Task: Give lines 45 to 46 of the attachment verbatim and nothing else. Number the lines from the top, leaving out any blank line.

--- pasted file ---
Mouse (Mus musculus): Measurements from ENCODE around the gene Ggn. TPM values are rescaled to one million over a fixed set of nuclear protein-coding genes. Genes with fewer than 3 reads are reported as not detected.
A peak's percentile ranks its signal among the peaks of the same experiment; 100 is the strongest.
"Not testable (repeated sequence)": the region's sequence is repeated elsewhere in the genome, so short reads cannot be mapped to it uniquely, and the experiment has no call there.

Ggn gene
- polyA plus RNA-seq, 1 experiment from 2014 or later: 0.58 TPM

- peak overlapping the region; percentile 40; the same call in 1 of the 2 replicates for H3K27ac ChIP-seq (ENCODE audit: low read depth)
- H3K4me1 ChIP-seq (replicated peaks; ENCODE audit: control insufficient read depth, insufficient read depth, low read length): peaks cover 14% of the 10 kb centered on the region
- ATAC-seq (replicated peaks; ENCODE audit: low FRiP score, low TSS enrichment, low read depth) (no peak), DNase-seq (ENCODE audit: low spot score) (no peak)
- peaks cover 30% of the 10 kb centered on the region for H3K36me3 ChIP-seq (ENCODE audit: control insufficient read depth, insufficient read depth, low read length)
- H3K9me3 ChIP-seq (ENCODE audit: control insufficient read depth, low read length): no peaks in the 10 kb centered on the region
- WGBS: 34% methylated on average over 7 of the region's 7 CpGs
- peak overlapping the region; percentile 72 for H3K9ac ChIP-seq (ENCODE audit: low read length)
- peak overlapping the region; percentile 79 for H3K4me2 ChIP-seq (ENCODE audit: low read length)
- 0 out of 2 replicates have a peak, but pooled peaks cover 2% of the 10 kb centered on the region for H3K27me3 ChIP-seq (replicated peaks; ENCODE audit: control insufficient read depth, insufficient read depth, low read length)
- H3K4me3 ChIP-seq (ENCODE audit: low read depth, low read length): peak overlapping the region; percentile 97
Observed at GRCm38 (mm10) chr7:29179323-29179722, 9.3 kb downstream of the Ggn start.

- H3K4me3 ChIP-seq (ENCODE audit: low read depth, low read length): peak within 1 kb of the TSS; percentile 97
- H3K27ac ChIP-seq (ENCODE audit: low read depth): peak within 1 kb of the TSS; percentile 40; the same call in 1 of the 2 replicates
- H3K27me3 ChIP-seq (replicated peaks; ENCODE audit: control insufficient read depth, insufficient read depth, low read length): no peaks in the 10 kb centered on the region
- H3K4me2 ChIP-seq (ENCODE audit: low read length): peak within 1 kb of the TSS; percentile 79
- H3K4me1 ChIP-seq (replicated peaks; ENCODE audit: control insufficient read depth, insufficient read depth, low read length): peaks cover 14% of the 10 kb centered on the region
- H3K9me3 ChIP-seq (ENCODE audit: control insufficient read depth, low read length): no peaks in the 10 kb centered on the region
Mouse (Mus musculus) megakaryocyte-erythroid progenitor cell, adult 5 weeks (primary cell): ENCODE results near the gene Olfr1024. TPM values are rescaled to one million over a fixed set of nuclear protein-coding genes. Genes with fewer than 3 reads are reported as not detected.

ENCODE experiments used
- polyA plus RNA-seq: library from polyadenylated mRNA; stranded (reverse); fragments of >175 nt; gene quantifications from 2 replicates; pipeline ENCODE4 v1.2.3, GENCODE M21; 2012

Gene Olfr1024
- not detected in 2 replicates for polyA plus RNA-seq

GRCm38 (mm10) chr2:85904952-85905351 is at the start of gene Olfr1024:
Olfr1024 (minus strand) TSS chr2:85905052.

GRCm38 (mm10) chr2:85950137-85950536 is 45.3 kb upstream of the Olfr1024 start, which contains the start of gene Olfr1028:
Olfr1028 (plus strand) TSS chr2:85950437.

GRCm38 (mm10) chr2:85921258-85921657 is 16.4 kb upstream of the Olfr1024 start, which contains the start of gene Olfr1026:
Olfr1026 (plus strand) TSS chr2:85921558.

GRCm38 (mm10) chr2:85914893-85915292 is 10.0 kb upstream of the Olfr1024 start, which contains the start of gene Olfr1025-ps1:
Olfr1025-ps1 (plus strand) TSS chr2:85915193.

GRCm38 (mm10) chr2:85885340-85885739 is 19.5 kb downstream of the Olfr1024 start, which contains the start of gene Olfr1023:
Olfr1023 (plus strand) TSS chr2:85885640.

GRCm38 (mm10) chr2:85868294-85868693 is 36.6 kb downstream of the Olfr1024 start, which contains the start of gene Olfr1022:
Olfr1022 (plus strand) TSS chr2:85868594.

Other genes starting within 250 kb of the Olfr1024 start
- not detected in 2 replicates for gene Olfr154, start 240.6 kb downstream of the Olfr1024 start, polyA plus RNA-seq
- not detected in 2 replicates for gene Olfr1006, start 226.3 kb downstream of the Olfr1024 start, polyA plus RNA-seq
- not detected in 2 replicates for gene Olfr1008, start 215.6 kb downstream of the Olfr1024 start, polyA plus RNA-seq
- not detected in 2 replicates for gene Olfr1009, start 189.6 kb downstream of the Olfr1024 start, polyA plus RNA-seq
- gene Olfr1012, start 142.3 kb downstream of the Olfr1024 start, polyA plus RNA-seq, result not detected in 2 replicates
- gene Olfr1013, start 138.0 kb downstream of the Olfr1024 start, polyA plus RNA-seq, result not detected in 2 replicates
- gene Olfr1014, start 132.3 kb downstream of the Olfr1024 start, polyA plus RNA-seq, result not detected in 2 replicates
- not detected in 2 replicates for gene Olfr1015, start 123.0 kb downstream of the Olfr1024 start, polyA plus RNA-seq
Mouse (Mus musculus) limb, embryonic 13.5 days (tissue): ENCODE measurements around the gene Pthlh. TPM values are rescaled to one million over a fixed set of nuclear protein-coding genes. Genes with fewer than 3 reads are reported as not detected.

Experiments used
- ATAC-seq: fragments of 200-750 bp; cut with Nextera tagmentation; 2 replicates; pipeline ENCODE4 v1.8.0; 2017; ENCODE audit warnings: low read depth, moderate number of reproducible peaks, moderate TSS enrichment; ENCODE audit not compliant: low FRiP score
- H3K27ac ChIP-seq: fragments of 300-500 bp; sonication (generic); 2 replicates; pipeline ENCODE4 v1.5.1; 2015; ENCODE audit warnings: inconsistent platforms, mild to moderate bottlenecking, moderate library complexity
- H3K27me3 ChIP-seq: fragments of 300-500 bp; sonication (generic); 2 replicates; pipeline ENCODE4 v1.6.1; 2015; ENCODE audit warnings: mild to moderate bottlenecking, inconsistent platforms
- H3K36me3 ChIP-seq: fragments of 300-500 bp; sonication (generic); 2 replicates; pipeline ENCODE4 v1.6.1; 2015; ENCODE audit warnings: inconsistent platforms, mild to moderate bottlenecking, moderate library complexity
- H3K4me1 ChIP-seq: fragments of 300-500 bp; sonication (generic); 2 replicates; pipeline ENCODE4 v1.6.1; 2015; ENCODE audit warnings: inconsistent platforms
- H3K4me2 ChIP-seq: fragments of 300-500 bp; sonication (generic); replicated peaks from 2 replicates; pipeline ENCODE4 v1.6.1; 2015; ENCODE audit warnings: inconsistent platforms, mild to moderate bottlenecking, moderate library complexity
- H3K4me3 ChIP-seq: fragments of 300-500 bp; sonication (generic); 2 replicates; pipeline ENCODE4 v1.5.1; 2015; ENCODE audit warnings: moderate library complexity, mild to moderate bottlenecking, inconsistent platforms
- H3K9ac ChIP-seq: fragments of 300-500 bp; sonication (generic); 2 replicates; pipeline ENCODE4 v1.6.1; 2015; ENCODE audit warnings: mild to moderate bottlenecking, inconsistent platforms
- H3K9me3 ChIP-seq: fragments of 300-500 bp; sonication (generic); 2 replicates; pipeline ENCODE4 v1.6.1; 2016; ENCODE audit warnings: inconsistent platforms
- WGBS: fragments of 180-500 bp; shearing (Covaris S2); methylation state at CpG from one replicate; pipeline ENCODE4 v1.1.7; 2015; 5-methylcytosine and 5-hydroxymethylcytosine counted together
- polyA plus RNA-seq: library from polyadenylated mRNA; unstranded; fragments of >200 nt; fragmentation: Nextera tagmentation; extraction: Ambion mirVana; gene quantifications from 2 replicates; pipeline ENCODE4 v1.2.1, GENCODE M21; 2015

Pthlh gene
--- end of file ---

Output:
- gene Olfr1012, start 142.3 kb downstream of the Olfr1024 start, polyA plus RNA-seq, result not detected in 2 replicates
- gene Olfr1013, start 138.0 kb downstream of the Olfr1024 start, polyA plus RNA-seq, result not detected in 2 replicates